Department of Labor Announces New Payroll Audit Pilot Program

On Tuesday, March 6, 2018, the U.S. Department of Labor (“DOL”) announced its launch of the Payroll Audit Independent Determination (PAID) Program (“PAID” or the “Program”) – aimed at increasing employers’ FLSA compliance and timely payment of back wages to employees. The Program, which will start with a six-month pilot period prior to evaluation and … Continue Reading

PAGA Claim Defeated Based on Insufficient Notice to the LWDA

Last month, the California Court of Appeal determined in Khan v. Dunn-Edwards Corp., 2018 Cal.App. LEXIS 44 (Cal. App. 2d Dist. Jan. 4, 2018)(certified for publication), that a former employee’s claim under the Private Attorneys General Act (“PAGA”) failed due to insufficient notice to the California Labor and Workforce Development Agency (“LWDA”). Plaintiff’s Lawsuit & … Continue Reading

New Year, New Minimum Wage Rates in California

Beginning January 1, 2018, the new California minimum wage rate for employers with 26 or more employees will be $11.00 per hour and the new California minimum wage rate for employers with 25 or fewer employees will be $10.50 per hour. As we previously reported, effective January 1, 2017, the California state minimum wage began … Continue Reading

Second Circuit Court of Appeals Rules That Hearst Interns Are Not Employees

In a decision issued earlier this month, the Second Circuit Court of Appeals ruled that participants in unpaid internship programs offered by the Hearst Corporation could not be classified as “employees” of Hearst and therefore were not entitled to compensation for their internships under the Fair Labor Standards Act (FLSA). The Second Circuit’s decision in … Continue Reading

Jury Returns Verdict in Favor of Dollar Tree in Electronic Wage Statement Class Action

On November 7, 2017, after a four-day trial, a federal jury in Los Angeles, California returned a verdict in favor of Dollar Tree Stores, Inc. in a class action filed against the company by former employee Francisca Guillen. The case was pending in the Central District of California before Hon. Michael W. Fitzgerald.… Continue Reading

Sixth Circuit Provides Clarification On Legality Of Draw-On-Commission Policy

Last month, the Sixth Circuit revived a lawsuit brought under the Fair Labor Standards Act (“FLSA”) alleging that a retailer’s commission policy was unlawful in Stein v. hhgregg, Inc., 2017 U.S. App. LEXIS 19908 (6th Cir. Ohio Oct. 12, 2017). The decision provides support for the legality of taking a draw on an employee’s future … Continue Reading

Promoting Wellness, Not Litigation

With ever-increasing employer health care costs, it’s not surprising that Workplace Wellness Programs are becoming more common and comprehensive. According to Fidelity Investment’s fifth annual wellness survey, 95% of companies plan to offer some kind of health improvement program for their employees, and plan to spend an average of $594 per employee on wellness-based incentives. … Continue Reading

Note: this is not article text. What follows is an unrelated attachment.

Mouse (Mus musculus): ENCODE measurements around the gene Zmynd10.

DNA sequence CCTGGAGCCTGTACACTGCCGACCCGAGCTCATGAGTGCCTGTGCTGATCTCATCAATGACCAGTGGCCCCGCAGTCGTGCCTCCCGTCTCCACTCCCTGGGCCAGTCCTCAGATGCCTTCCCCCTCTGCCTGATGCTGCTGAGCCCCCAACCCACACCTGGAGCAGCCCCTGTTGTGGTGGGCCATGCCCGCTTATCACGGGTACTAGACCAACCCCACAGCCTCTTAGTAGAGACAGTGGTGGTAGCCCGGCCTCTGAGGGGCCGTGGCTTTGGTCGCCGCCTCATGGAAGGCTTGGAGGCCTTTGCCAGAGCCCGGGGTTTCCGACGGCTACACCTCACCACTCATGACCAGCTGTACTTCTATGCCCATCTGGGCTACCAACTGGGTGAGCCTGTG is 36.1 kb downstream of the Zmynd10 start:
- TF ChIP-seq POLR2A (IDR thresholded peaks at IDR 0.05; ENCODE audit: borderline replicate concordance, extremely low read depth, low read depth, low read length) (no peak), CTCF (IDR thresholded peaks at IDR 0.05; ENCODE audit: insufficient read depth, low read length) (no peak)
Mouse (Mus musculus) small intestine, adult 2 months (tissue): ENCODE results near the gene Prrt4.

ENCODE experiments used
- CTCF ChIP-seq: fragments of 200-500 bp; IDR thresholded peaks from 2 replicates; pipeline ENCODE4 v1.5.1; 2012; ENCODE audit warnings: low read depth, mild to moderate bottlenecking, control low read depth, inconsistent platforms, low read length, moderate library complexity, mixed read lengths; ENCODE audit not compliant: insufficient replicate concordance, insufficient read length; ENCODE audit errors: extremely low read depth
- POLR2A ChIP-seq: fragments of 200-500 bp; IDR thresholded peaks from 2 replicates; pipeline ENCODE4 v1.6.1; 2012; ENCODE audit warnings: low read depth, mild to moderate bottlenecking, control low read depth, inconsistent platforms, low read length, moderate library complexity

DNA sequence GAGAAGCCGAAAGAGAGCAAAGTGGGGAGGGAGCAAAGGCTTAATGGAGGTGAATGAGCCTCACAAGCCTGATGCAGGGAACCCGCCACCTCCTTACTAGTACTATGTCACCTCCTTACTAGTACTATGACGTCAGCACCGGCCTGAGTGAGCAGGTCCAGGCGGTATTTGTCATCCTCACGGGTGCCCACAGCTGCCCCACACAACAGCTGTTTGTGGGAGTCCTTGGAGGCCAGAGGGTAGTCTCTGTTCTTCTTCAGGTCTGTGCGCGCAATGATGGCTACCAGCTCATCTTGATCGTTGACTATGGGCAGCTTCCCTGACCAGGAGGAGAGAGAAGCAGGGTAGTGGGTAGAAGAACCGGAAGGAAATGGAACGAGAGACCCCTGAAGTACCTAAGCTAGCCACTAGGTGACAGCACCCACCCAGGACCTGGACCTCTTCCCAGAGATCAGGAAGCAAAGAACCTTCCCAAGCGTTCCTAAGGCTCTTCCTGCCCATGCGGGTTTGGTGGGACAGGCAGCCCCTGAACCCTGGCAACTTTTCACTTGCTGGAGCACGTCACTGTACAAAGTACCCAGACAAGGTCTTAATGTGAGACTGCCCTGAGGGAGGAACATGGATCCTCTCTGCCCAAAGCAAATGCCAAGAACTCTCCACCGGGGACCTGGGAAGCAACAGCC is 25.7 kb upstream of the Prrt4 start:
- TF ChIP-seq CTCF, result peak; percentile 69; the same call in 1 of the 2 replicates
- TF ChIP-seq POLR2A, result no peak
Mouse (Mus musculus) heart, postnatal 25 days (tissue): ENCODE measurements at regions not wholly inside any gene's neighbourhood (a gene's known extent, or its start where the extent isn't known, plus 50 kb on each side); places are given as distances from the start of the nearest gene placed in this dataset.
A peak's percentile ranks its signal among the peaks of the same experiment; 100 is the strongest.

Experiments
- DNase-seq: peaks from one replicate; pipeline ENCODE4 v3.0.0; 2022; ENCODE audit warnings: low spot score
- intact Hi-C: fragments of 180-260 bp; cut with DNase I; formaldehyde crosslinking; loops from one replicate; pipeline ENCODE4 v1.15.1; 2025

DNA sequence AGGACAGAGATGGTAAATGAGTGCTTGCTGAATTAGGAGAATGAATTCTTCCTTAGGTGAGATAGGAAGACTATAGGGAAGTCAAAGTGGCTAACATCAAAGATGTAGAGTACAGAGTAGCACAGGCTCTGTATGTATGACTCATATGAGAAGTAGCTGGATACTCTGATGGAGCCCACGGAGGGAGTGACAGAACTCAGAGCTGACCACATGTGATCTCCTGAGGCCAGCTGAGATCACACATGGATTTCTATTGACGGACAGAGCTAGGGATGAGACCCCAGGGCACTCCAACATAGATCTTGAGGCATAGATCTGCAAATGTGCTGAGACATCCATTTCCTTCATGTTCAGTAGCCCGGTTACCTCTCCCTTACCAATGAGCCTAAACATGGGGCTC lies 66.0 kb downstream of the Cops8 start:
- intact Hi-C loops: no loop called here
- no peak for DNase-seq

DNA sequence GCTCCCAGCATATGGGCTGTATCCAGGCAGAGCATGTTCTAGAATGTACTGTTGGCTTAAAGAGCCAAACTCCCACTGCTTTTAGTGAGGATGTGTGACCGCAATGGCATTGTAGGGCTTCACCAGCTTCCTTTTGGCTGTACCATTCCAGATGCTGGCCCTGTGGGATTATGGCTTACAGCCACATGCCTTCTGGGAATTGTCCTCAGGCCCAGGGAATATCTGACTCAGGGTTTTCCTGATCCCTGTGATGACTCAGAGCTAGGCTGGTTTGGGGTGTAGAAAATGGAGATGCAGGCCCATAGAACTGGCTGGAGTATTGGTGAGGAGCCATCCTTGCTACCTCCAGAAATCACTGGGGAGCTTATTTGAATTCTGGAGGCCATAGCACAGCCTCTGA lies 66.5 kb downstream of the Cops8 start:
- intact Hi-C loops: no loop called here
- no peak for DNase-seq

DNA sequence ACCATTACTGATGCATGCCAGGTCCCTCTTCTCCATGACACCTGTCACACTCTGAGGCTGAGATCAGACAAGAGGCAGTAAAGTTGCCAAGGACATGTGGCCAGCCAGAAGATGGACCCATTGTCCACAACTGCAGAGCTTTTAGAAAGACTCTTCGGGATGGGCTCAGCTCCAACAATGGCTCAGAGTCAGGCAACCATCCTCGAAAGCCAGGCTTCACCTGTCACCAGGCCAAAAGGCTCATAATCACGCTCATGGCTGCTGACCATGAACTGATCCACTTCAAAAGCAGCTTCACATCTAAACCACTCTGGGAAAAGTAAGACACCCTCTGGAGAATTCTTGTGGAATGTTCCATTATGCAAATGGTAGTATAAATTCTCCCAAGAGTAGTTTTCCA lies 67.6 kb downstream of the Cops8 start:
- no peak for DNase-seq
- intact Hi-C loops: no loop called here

Bay Area Local Law Update: Emeryville’s “Fair Workweek Ordinance”; San Francisco Bans Salary History Inquiries; And Additional Accommodations For Lactating Employees

Over the past few years, one of the biggest trends in employment law has been the proliferation of local ordinances imposing workplace standards beyond those mandated by state and federal laws. While many state governments have moved to preempt such regulations, California’s legislature has openly encouraged them, particularly in the wage and hour context. Unsurprisingly, … Continue Reading

Mendoza v. Nordstrom – Day Of Rest Rule

The California Supreme Court issued its long awaited ruling in Mendoza v. Nordstrom, in which it clarified California’s so-called “day of rest” rule, which guarantees employees “one day’s rest therefrom in seven,” prohibits employers from “causing” its employees to work more than six days in seven, and exempts employees when, inter alia, the total hours … Continue Reading

Unfair Scheduling: How New York City’s New Predictive Scheduling Law Continues The Trend And Makes Operations More Difficult For Employers

In November 2014, San Francisco passed the first predictive scheduling legislation in the country. Since that time, other states and municipalities have followed San Francisco’s lead, and have either proposed or enacted some variation of a predictive scheduling law. On March 3, 2017, New York became the most recent major city to introduce predictive scheduling … Continue Reading

The U.S. Department of Labor Rolls Back Obama-Era Guidance on Joint Employers and Independent Contractors

The U.S. Department of Labor (“DOL”) announced today that it was rolling back an Obama-era policy that attempted to increase regulatory oversight of joint employer and contractor businesses. Courts and agencies use the joint employer doctrine to determine whether a business effectively controls the workplace policies of another company, such as a subsidiary or sub-contractor. … Continue Reading